Geography Oceanography, and Weather


What happened when Mt. St. Helens erupted?

On the morning of May 18, 1980, a magnitude 5.1 earthquake struck beneath the Mt. St. Helens volcano in Washington state. Later that day, the volcano exploded, initiating a massive avalanche that tore away the northern slope of the mountain and created the largest landslide in recorded history. The conical volcano went from about 9,678 feet (2,950 meters) to 8,366 feet (2,550 meters) in height, releasing a giant plume of ash and gas high into the atmosphere. A lethal pyroclastic flow of hot steam, gas, and rock debris raced down the slope of the mountain, traveling as fast as 684 miles (1,100 kilometers) per hour.

A fine ash dust was propelled into the upper atmosphere (stratosphere) at heights reaching up to 15 miles (22 kilometers), spreading to the east by the prevailing westerly winds and eventually reaching all over the world. In a short time, the ash blanketed central Washington, the prevailing winds carrying an estimated 540 million tons of ash across 22,007 square miles (57,000 square kilometers) of the western United States. People in towns nearby (and some as far away as western Montana) were affected by the rain of ash. Car radiators were clogged, upper respiratory problems worsened, air and ground travel were disrupted, and a thick coating of ash particles covered everything outside. Despite such impressive statistics, the Mt. St. Helens eruption did not disrupt climate on a worldwide scale. There are two reasons for this: 1) the volcano did not release that much sulfur dioxide compared to some other major eruptions, and 2) the eruption blew out the side of the mountain, thus shooting debris at an angle and not as high into the atmosphere as might have otherwise happened.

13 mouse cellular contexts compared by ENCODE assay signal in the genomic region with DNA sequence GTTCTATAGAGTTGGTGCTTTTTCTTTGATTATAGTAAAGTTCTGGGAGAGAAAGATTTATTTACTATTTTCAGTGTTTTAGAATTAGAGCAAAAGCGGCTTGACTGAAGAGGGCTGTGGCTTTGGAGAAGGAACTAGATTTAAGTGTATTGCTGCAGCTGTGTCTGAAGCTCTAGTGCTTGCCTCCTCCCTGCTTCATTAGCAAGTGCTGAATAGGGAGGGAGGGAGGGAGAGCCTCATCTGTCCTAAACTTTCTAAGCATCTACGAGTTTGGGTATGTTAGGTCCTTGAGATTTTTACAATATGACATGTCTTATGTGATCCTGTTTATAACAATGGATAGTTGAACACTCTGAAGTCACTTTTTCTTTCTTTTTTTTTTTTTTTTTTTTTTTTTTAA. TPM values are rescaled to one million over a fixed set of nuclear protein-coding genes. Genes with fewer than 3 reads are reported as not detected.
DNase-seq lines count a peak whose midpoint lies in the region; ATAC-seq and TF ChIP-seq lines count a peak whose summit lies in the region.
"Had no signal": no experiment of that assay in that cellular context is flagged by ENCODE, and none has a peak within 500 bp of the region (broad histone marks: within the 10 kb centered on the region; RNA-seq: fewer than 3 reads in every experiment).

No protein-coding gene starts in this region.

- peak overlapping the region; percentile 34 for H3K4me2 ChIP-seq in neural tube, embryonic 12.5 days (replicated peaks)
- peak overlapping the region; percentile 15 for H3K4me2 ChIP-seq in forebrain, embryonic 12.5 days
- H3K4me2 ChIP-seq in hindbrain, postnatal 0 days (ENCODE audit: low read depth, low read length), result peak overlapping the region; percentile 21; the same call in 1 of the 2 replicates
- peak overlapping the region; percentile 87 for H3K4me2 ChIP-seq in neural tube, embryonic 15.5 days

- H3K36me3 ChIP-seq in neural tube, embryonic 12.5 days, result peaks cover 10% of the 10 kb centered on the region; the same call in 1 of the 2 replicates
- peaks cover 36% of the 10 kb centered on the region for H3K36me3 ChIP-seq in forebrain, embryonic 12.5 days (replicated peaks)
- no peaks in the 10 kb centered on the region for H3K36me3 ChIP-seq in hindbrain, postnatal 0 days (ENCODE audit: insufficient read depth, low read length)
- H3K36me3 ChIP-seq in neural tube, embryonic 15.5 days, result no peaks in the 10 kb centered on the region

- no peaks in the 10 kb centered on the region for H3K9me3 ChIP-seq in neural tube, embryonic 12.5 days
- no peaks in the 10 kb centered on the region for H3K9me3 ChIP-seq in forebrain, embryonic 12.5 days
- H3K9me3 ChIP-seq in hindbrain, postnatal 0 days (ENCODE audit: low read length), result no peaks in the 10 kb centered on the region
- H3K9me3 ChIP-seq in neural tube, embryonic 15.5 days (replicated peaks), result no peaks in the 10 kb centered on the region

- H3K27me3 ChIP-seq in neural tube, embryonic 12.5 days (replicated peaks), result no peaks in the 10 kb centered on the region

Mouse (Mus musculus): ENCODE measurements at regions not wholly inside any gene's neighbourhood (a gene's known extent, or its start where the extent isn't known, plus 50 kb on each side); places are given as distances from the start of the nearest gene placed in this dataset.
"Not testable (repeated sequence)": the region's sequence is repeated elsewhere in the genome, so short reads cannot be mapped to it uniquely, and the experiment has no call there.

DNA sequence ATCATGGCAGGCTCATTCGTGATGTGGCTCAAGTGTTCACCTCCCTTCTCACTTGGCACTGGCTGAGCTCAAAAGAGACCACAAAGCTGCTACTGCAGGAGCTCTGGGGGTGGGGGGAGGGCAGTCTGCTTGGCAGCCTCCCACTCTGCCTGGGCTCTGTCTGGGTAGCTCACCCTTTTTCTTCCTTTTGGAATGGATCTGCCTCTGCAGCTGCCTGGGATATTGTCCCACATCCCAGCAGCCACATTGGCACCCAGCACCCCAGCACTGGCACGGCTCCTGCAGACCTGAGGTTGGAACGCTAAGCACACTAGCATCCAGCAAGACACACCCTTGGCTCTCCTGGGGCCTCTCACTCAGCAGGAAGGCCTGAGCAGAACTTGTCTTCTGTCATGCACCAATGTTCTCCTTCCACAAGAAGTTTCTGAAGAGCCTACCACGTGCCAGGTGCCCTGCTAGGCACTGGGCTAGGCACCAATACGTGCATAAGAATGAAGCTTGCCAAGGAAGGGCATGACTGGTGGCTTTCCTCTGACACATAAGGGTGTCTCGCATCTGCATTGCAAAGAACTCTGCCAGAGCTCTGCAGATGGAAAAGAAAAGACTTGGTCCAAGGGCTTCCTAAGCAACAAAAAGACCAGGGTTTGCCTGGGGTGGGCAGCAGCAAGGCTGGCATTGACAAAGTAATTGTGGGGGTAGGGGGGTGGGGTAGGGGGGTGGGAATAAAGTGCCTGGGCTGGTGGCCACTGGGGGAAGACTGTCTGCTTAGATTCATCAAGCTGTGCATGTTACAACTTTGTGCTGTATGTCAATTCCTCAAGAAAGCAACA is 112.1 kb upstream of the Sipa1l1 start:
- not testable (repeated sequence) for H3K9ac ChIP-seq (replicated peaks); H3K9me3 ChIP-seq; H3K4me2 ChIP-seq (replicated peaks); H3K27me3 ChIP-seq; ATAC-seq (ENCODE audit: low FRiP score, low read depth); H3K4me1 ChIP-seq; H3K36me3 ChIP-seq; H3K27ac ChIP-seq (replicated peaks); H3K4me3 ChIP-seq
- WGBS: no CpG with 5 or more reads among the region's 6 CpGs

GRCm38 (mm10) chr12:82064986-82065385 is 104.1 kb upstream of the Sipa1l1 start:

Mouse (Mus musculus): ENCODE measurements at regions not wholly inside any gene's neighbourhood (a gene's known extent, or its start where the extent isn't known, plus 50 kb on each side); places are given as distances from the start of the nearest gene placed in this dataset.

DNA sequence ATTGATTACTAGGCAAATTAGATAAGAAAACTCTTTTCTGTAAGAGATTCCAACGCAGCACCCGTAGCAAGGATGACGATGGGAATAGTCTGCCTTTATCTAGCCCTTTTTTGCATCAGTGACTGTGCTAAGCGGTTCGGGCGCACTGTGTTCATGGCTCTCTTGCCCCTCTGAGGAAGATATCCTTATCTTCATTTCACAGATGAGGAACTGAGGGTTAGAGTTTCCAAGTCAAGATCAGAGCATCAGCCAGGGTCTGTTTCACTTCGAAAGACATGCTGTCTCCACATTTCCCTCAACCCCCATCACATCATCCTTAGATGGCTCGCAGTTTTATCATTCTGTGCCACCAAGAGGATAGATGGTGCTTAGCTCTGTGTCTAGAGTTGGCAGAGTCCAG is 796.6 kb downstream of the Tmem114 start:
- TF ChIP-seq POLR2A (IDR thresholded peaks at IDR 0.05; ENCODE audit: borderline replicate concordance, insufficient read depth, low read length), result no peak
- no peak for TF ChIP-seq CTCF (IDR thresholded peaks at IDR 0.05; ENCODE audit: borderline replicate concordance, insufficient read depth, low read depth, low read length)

Smoke emerges from Mt. St. Helens before its 1980 eruption.

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